633. That a belief in three divine persons has been generally received since that time, and has been confirmed and preached by all bishops, prelates, rulers of the church, and presbyters, even to the present day, is a well known fact; and since a mental persuasion of three gods has been the result, it was impossible for any other system of faith to be conceived or formed, but what was applicable to those

three persons in their respective stations; as for instance, that God the Father ought to be approached and implored to impute the righteousness of His Son, or to be merciful for the sake of His Son's sufferings on the cross, and to send the Holy Ghost in order to operate the mediate and ultimate effects of salvation. This faith is a birth sprung from the two creeds above-mentioned, which, however, when stripped of its swadling-clothes, exhibits to view, not one, but three persons, at first indeed joined together as in close embrace, but presently separated from each other; for the decree says of them, that they are joined in essence, but separated in their particular offices of creation, redemption, and operation; or of imputation, imputed righteousness, and the application of it: and this is the reason why, notwithstanding they have compounded one God of three, yet they have not made one person out of three, lest the idea of three gods should be obliterated; for so long as each person singly is believed to be God, according to the assertion in the creed, [the superstructure may stand, but] supposing the three persons to be made one, the whole house, founded as it were upon three pillars, must fall to the ground. The reason why the above-mentioned council introduced three divine persons from eternity, was, because they did not rightly examine the Word, and consequently could find no other asylum against the Arians; but the reason why they afterwards compounded into one God those three persons, each whereof was declared singly by himself to be God, was, because they were fearful of being blamed and reproached by every rational and religious person in three quarters of the globe, for asserting a belief in three gods. The reason why they formed a system of faith applicable to the three in successive order, was, because no other system could possibly be consistent with the principles they had established; add to this, that supposing one of the three to be omitted in such application, the mission of the third could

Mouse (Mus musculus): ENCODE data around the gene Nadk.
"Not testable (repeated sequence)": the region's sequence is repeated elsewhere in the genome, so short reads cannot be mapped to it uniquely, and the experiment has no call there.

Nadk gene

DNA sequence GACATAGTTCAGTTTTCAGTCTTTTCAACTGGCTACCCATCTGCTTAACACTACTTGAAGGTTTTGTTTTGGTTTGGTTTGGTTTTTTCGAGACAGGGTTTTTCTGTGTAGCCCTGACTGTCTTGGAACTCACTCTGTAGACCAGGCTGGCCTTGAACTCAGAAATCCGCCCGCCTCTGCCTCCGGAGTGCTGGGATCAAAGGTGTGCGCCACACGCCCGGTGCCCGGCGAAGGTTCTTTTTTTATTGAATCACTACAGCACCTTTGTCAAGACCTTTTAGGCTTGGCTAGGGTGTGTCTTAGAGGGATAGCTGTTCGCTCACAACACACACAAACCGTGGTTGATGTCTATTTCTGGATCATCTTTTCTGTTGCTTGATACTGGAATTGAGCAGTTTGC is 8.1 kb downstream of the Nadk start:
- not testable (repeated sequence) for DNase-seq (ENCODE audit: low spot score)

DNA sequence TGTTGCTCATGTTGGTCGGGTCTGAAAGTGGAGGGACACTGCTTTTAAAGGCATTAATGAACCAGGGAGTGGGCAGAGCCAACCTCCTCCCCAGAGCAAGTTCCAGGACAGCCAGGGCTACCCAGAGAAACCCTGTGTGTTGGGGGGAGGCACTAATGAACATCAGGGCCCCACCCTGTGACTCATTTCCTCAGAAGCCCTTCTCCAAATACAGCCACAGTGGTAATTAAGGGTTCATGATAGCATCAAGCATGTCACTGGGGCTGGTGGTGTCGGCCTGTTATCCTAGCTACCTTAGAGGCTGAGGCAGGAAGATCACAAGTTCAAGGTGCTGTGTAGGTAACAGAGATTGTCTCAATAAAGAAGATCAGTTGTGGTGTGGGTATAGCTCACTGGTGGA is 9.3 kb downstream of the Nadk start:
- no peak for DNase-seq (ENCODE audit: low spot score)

not take place, and consequently all the operations of divine grace must be unprofitable.